High Risk Nuclear Plants All Over the World: An earlier article in the Herald, on 4th April, 2011,  said that many nuclear plants world-wide are in high-risk areas:  Many areas which are earthquake-prone and at risk from tsunami have nuclear power plants built in the area.

Environmental Disasters Waiting To Happen: There are an estimated 76 nuclear power plants which are especially vulnerable to these acts of nature, namely, earthquakes and tsunamis. Japan’s coastline is rated the most vulnerable to Tsunami, but there are other potentially hazardous sites which host nuclear power stations:  These are in Taiwan, China, South Korea, India, Pakistan and the US.

Earthquake-Prone Areas are in the west of US, Taiwan, Armenia, Iran, and Slovenia.

An earthquake in December 1988  killed 25,000 people in Armenia.  There is an old Russian-built nuclear reactor just 30 kilometres from the capital at Yerevan in Armenia,  and this reactor is of concern to scientists, including Emeritus Professor Keith Barnham, a physicist from Imperial College, London.  One of the reactors at Yerevan;s Metsamor plant has been decommissioned, but there is still one nuclear reactor functioning which could be dangerous.  The International Atomic Energy Association  has been trying to improve safety at this plant for more than a decade. The European Union has concerns for this reactor, as does Turkey, which is only 16 kilometres away.   Armenia continues to use this plant despite pleas to have it shut down, as it says it is dependent on this power plant.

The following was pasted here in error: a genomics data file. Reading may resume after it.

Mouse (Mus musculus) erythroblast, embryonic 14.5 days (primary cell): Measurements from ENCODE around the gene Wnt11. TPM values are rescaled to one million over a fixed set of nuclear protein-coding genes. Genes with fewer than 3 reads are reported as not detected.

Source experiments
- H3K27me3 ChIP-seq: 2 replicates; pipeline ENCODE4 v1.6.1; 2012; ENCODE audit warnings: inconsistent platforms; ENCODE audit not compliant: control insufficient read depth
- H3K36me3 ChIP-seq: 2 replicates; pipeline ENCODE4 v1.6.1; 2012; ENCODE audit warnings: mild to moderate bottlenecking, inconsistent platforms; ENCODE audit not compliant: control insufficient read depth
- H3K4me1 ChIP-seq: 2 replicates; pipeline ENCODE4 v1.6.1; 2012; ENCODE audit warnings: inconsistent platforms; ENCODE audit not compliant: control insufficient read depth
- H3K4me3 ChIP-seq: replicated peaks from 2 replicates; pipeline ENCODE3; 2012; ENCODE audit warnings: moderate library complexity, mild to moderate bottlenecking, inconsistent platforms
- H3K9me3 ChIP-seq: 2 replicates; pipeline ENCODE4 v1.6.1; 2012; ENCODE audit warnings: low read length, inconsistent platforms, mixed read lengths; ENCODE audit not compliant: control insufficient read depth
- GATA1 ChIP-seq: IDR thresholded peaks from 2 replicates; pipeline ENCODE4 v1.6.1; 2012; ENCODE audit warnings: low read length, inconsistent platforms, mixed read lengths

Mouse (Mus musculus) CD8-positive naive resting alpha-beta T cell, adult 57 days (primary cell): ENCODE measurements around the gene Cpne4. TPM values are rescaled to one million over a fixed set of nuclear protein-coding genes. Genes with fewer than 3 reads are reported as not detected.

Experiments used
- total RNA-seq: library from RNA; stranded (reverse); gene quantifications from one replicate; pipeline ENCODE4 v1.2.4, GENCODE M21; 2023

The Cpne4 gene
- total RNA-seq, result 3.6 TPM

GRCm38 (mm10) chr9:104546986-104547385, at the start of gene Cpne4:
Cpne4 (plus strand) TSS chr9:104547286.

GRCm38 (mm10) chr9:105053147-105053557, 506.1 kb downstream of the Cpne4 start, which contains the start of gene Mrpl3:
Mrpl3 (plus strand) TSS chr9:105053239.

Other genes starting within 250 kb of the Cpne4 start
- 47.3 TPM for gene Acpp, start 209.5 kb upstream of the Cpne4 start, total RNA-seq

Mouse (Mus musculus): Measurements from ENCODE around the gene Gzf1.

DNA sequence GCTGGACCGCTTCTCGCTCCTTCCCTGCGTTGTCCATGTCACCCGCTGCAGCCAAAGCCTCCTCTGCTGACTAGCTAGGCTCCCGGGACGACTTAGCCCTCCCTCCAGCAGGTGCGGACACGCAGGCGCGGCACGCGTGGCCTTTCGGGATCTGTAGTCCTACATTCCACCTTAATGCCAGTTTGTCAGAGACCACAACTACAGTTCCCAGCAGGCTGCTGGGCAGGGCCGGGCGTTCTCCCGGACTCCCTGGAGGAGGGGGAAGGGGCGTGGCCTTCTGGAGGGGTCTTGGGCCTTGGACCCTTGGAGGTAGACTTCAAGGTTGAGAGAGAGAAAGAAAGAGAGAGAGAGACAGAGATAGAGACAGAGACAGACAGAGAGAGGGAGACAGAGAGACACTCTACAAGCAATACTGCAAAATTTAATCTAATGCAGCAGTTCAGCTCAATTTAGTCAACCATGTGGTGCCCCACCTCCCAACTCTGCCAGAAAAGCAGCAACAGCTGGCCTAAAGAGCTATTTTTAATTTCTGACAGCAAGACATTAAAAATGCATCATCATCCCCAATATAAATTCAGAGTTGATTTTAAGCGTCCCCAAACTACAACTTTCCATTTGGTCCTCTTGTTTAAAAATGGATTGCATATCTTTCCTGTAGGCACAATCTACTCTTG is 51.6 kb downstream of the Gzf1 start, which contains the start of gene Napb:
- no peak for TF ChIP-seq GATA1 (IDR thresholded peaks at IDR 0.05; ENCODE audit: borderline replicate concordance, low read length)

The Herald article, 4 April , 2011, says that there are 442 nuclear power stations globally, and that one in ten is deemed to be at a high risk of disaster:  This is 44 nuclear plants at high risk level.

It has been reported by BBC at an earlier date, that China intends to have 100 more nuclear power plants established within the next five years. This is a major worry:  If Japan, which is a technologically advanced country with something of a social conscience cannot control the effects the radiation effects after an ‘accident’, then we cannot expect that China will do any better.

Even one nuclear power facility is too much for this earth, in my opinion.  Especially when there is no need for them.  Nuclear Power is cheap to run, which means that there are bigger profits for big industrialists to make, compared to the scenario of relying on  solar power and wind power.  Depending entirely on solar power is possible, as Associate Professor of Physics at Auckland University has said.

The change-over to solar power and wind power  will really require us to  change our life-styles,  and for us to restrict usage of power generally, ruling out unnecessary and extravagant usage.  New gadgets which run entirely on solar power, or reduced amounts of generated power, will have to be utilized – they have probably been invented already, but the powers that be have not had a history of being receptive to these ideas which minimize profits for multi-national energy companies.  High industry just for the sake of profit for some, is obviously not beneficial for the planet.